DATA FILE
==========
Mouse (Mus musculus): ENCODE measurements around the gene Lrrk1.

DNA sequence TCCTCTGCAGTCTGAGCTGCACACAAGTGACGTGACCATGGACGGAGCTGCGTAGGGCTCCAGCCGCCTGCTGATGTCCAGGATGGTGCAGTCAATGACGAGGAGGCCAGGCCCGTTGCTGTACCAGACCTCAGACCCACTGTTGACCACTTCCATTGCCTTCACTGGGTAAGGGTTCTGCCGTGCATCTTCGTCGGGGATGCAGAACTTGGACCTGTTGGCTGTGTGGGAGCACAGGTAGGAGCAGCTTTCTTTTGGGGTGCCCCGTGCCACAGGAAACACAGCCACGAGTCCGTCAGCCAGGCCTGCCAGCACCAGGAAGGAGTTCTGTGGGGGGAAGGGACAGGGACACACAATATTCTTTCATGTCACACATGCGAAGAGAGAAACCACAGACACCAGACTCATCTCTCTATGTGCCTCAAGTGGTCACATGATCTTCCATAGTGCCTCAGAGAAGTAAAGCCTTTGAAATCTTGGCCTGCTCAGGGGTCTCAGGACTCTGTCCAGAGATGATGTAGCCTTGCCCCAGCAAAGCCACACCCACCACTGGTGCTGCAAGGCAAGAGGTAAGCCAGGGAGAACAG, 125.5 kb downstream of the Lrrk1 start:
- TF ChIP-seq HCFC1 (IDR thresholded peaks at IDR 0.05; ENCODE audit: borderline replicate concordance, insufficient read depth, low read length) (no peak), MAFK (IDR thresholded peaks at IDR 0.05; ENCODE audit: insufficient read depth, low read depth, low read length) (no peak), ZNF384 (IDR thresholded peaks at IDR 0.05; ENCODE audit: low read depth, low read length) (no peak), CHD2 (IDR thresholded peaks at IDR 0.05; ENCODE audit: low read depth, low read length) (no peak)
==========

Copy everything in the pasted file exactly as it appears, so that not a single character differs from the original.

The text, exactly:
Mouse (Mus musculus): ENCODE measurements around the gene Lrrk1.

DNA sequence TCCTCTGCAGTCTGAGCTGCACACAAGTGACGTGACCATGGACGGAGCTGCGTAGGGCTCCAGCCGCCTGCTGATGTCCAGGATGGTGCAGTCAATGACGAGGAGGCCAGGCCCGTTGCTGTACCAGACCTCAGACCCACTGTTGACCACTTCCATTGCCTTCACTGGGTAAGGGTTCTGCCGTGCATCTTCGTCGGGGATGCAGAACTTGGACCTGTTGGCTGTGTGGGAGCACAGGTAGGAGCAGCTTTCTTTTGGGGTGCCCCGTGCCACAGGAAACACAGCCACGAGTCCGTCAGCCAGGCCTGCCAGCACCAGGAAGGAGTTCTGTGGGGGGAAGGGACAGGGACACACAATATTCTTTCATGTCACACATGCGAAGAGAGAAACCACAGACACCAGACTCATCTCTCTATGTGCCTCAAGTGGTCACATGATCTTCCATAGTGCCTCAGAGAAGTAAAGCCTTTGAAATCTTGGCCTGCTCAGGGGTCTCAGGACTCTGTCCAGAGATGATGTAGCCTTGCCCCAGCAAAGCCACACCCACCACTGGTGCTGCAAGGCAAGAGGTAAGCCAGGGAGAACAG, 125.5 kb downstream of the Lrrk1 start:
- TF ChIP-seq HCFC1 (IDR thresholded peaks at IDR 0.05; ENCODE audit: borderline replicate concordance, insufficient read depth, low read length) (no peak), MAFK (IDR thresholded peaks at IDR 0.05; ENCODE audit: insufficient read depth, low read depth, low read length) (no peak), ZNF384 (IDR thresholded peaks at IDR 0.05; ENCODE audit: low read depth, low read length) (no peak), CHD2 (IDR thresholded peaks at IDR 0.05; ENCODE audit: low read depth, low read length) (no peak)